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Vaccine hesitancy in Pakistan heightens risk of COVID-19 resurgence




Pakistan’s success at managing the coronavirus pandemic – with relatively low rates of severe disease and death – and distrust of government-led and foreign-funded public health initiatives has driven vaccine hesitancy, which could put the country’s fragile gains against COVID-19 at risk, say experts and officials.

Since the pandemic began, Pakistan, a country of 220 million people, has registered more than 586,000 cases of the virus, with 13,128 deaths, as per government data.

Its current case-fatality rate of 2.2 percent is comparable to countries such as France and Canada – and is slightly higher than the United States – but is extremely low when its very low rate of testing is accounted for.

Pakistan conducts 0.18 tests per 1,000 people, compared with 4.62 per 1,000 in France or 2.76 per 1,000 in the US, as per government data.

In February, the country opened up vaccinations for hundreds of thousands of front-line healthcare workers across the country, with the arrival of more than 500,000 doses of the Chinese Sinopharm vaccine donated by the Chinese government.

Almost immediately, however, the campaign hit a snag.

“Even in the healthcare community, people thought that taking the vaccine might be harmful,” says a senior health official involved in vaccination efforts in Sindh province, which saw some of the worst of Pakistan’s COVID-19 pandemic.

The official spoke on condition of anonymity.

While thousands of healthcare workers registered themselves for the vaccine, initial rates of vaccination were slow, with doctors saying they were concerned about possible side-effects or reactions to the vaccine.

In the first two weeks after vaccinations began, only 32,582 front-line healthcare workers in Sindh, out of an eligible 78,000, had gotten their first jab of the vaccine, as per government data. In other provinces, the situation was even worse.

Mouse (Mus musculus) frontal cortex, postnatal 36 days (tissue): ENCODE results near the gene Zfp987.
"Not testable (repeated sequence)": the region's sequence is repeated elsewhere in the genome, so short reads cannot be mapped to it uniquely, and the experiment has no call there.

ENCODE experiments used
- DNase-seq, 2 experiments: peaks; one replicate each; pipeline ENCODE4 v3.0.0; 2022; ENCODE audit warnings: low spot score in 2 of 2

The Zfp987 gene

“Initially, people did not get vaccinated and a lot of people were concerned about reactions [and side-effects],” says Dr Ahmed Zeb, a physician in the northwestern city of Peshawar, which saw hospital intensive care units overflowing in June, during Pakistan’s first peak of coronavirus cases.

Dr Faisal Sultan, Pakistan’s health minister, says the hesitancy has been driven by healthcare workers “over-analysing the data”.

“That is a hazard in today’s world, with a number of vaccines available and people looking at all the pros and cons and analysing efficacies, and sometimes losing sight of the fact that for the individual the most important number to remember is the protection against severe disease,” he told Al Jazeera.

“And all the licenced vaccines protect against severe disease in the 90 percent [range].”

So far, a month after vaccinations began, Pakistan has only administered 197,000 doses of the vaccine, or 0.09 vaccinations per 100 members of the population, putting it almost dead last in countries where vaccination data is available, according to the Our World In Data dataset.

Moreover, as the vaccination programme moves towards getting senior citizens their jabs, the lack of public buy-in is clear.

Only 240,000 out of an estimated eight million citizens over the age of 65, or three percent, have so far registered to receive the vaccine in the next phase, according to government data. (Aljazeera)

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